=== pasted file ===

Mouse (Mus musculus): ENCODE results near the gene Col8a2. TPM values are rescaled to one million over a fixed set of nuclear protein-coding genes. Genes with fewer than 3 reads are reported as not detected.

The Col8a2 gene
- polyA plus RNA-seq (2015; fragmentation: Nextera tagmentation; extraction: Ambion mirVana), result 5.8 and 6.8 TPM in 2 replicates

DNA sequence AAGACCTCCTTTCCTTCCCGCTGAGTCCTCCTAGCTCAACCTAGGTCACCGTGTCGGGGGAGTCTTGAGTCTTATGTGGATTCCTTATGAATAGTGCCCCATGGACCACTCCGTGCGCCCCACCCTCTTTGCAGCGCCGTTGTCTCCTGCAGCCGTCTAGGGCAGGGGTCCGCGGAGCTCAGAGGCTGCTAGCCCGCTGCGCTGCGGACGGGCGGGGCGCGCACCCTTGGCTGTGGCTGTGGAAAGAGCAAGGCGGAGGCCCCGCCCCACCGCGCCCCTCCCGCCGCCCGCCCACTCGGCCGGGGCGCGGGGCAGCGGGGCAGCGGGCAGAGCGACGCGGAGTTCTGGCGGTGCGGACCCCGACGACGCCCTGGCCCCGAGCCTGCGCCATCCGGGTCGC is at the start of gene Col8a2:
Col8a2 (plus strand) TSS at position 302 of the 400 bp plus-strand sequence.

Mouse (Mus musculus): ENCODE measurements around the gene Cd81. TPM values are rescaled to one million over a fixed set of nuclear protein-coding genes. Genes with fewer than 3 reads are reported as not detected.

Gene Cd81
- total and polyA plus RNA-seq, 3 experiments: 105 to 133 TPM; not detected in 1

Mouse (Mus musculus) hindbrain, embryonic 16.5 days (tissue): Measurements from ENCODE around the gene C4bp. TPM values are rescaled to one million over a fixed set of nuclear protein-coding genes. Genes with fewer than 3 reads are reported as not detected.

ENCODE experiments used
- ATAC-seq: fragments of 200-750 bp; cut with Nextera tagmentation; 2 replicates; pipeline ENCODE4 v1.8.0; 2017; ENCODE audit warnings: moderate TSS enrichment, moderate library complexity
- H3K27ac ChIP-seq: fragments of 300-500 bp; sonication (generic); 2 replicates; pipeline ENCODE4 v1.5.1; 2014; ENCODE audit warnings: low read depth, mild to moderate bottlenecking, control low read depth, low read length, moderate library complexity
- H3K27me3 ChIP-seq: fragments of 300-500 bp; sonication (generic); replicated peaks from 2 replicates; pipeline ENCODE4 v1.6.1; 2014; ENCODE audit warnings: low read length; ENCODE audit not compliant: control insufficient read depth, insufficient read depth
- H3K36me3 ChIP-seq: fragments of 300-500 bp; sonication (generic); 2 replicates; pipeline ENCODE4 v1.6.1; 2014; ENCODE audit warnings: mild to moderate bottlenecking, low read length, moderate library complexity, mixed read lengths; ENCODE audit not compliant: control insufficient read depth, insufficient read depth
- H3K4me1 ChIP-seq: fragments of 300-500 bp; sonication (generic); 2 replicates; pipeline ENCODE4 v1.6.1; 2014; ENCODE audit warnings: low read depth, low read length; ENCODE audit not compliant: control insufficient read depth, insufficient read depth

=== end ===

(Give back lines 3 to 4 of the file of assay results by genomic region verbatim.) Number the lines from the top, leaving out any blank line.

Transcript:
- polyA plus RNA-seq (2015; fragmentation: Nextera tagmentation; extraction: Ambion mirVana), result 5.8 and 6.8 TPM in 2 replicates

DNA sequence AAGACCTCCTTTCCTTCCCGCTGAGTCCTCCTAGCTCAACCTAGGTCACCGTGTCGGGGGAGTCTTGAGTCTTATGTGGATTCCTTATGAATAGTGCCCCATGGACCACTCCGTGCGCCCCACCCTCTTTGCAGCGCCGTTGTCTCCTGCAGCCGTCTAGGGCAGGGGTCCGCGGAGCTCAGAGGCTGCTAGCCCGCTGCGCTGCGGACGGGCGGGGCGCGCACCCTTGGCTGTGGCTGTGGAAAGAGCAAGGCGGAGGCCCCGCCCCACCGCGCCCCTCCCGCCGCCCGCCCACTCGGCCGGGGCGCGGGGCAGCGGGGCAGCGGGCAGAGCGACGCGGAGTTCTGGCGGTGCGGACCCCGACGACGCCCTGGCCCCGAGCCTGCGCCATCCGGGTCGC is at the start of gene Col8a2: